Many thousands of people
search out a new church each year. They often research congregations in their area, ask around, and then personally visit the short list in a month of Sundays.

Let’s consider some common criteria.

“I’m looking for a church that is not so dogmatic.”

A caustic, callous, censorious approach does not draw men to Jesus—it repels them. A Savior lifted up on the cross is heaven’s magnet (John 12:32). The church must present its message in love (Ephesians 4:15). It has no permission from a loving God to be hateful to the people He created (1 Peter 1:22; 2:17). No one wants to sit in a cold church—but warm and cozy is hard to leave.

Does this mean that a church should not stand strong for truth? No. Doctrine is important (John 8:24; 2 John 1:9–11). The church must teach all the counsel of God (Acts 20:27) whether it is popular or unpopular (2 Timothy 4:1–5). It is to defend the gospel (Philippians 1:17; Jude 1:3), not compromise it (Galatians 1:8).

Paul was both tolerant and dogmatic, loving and convicted. On the one hand, he refused to cave to Jewish teachers who wanted to bind outdated laws. He “gave place, no, not for an hour” (Galatians 2:5). He was also gentle (1 Thessalonians 2:7), tearful (Acts 20:31), loving (Philemon 1:9), and willing to “spend and be spent” for others (2 Corinthians 12:15).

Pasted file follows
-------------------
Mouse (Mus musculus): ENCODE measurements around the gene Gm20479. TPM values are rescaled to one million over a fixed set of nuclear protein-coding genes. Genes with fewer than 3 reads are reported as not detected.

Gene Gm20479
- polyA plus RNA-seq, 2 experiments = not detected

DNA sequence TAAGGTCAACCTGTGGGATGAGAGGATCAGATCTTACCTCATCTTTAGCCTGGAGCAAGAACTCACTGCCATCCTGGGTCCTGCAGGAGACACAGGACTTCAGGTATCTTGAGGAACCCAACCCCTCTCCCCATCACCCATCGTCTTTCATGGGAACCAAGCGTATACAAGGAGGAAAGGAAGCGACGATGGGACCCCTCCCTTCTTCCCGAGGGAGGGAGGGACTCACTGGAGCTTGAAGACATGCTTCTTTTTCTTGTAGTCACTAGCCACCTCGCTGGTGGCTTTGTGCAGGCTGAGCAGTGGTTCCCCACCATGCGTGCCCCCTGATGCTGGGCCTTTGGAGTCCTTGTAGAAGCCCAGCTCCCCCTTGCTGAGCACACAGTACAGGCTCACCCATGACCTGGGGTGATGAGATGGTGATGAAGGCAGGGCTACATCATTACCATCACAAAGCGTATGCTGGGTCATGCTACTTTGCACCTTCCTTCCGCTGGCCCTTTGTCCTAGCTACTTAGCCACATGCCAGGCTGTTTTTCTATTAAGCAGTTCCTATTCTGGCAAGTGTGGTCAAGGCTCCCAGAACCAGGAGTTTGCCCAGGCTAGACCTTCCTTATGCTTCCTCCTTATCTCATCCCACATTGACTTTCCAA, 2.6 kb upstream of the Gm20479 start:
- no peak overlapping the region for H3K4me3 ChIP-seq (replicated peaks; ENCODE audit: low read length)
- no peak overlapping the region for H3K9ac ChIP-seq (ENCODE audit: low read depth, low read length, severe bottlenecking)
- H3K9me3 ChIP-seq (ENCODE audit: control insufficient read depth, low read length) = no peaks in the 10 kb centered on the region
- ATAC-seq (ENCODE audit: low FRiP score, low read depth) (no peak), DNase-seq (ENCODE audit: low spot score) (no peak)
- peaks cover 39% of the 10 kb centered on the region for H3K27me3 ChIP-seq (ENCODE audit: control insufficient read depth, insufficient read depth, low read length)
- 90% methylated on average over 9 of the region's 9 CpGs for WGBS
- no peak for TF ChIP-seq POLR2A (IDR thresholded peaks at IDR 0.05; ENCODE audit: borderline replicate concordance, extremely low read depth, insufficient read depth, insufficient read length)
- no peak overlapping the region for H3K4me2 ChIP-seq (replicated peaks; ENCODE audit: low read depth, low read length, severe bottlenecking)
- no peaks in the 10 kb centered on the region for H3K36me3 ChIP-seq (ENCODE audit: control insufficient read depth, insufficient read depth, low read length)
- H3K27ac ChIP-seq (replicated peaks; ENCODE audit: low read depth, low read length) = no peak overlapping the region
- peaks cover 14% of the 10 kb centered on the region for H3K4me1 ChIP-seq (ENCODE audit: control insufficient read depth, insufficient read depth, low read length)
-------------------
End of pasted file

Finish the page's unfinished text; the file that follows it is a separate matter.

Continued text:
God desires His church to “comfort the feebleminded, support the weak, be patient toward all men” but also to “warn them that are unruly” (1 Thessalonians 5:14).

So look for a church that speaks the truth—all of it—in love (Ephesians 4:15).

“I’m looking for a church that is not so Judgmental.”

Some grew up in homes with hard fathers and fault-finding mothers. Others are in dysfunctional, abusive relationships. Some have been judged unfairly by peers or society for so long that they long for a place where they can just be themselves. The last thing they are looking for is more of the same at church. Most just long to be loved—and none of us like to be criticized.